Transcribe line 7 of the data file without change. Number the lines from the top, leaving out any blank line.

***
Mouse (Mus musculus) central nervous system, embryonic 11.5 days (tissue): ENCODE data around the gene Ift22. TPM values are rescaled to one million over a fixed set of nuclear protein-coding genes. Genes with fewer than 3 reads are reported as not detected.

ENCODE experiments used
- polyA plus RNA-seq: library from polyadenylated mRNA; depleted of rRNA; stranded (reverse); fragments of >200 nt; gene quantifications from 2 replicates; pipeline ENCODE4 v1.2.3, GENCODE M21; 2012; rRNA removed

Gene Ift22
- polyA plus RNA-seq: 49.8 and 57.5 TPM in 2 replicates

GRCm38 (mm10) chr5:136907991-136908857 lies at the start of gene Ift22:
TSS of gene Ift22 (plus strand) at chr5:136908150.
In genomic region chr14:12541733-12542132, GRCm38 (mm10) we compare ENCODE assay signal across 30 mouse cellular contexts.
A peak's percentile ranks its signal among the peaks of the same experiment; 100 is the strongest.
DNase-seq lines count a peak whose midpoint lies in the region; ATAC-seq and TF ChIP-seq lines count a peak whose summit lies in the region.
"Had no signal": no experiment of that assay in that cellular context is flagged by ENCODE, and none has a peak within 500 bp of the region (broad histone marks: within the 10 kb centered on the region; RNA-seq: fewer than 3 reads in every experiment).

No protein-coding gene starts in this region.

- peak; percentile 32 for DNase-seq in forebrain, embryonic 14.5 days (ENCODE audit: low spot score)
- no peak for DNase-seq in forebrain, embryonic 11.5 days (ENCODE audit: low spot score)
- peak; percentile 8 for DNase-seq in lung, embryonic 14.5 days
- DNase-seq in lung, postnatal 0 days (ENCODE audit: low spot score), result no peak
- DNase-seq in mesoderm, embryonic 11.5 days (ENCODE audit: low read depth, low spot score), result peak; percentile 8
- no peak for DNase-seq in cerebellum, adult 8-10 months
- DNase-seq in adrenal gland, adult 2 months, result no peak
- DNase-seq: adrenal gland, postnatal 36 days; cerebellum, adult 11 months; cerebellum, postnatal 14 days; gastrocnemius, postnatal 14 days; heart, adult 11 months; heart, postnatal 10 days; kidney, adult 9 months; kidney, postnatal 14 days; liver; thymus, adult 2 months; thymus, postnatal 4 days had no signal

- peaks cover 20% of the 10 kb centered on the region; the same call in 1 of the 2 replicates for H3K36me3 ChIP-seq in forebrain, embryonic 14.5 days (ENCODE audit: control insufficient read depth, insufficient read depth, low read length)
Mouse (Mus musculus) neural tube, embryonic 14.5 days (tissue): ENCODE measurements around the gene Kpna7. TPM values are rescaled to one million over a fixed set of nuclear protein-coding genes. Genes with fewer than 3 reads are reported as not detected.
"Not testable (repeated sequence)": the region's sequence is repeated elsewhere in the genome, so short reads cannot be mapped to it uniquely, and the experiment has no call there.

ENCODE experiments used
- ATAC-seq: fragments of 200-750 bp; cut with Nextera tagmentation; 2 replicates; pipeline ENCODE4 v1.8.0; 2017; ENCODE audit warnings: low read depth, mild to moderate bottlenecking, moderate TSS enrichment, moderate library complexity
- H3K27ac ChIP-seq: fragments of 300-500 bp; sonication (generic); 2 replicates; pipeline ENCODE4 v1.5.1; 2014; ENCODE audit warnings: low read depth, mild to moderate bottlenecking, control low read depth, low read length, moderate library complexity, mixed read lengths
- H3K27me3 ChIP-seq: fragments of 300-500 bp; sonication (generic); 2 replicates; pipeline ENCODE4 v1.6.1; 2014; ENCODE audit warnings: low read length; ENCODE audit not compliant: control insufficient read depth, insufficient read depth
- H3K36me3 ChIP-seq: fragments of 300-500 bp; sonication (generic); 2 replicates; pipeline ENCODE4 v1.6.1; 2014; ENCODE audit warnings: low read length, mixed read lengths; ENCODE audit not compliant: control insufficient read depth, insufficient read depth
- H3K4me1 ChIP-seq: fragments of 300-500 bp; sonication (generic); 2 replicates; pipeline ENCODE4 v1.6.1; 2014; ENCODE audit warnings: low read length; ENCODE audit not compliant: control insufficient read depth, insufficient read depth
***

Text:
TSS of gene Ift22 (plus strand) at chr5:136908150.